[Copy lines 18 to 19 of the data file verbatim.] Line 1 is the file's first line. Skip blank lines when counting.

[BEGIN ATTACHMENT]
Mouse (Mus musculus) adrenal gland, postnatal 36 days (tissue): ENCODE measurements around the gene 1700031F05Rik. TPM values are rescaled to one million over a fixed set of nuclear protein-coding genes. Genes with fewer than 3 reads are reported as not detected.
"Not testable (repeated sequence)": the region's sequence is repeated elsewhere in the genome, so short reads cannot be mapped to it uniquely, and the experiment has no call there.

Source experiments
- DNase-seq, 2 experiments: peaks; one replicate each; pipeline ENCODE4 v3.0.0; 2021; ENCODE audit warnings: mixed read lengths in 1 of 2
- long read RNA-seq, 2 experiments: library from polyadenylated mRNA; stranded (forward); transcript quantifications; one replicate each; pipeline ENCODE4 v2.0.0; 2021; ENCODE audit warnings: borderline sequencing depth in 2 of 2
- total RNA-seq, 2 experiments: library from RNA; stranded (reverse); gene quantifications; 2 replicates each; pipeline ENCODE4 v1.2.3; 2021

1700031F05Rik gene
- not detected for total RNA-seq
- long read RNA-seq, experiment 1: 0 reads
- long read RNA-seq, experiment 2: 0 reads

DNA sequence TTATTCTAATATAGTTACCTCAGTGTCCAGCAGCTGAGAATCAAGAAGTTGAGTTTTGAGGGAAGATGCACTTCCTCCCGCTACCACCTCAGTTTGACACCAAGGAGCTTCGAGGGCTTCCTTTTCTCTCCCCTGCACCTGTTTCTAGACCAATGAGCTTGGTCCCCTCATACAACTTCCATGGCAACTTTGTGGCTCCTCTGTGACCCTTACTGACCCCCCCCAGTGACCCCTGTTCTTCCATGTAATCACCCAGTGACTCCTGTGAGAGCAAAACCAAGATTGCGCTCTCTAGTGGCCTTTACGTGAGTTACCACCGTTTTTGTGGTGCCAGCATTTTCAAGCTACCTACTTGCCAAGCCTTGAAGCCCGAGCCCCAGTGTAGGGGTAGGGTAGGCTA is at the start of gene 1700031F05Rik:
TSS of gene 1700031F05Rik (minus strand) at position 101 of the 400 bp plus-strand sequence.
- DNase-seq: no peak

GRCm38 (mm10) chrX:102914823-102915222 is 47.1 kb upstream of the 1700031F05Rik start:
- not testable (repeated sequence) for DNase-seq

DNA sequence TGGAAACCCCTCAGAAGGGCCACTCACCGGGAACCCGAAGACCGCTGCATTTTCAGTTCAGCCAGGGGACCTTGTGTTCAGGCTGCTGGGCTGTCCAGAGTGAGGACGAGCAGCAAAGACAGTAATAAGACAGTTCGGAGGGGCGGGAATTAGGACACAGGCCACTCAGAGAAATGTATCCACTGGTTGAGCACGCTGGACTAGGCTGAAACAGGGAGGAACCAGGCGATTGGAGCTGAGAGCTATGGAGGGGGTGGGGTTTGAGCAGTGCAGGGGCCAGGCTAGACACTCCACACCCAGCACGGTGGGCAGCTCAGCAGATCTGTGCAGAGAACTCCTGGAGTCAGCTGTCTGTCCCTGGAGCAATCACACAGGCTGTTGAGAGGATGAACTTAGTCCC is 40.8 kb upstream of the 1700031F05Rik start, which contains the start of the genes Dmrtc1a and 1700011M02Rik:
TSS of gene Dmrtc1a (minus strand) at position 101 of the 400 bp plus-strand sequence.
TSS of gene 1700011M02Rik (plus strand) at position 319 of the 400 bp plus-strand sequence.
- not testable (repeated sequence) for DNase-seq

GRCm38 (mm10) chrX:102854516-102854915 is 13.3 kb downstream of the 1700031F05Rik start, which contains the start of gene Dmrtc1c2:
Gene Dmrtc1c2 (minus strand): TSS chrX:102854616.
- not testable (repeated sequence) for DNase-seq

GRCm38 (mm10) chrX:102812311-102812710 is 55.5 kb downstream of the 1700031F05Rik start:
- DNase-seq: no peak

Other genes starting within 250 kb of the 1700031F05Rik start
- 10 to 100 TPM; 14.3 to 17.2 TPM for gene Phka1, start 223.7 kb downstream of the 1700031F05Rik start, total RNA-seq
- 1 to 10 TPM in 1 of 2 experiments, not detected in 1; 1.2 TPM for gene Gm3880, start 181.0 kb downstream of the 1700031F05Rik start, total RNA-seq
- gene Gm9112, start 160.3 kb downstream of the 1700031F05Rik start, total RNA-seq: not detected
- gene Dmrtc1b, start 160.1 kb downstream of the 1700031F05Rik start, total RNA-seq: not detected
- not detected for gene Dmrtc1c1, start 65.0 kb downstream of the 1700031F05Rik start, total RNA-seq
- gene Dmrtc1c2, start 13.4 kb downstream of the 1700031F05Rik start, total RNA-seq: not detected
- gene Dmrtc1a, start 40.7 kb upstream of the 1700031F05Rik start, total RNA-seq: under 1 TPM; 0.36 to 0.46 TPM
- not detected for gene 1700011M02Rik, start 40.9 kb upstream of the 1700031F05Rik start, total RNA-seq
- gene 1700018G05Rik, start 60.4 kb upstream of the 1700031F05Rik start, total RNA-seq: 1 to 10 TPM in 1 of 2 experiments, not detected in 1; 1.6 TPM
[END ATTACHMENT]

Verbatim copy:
TSS of gene 1700011M02Rik (plus strand) at position 319 of the 400 bp plus-strand sequence.
- not testable (repeated sequence) for DNase-seq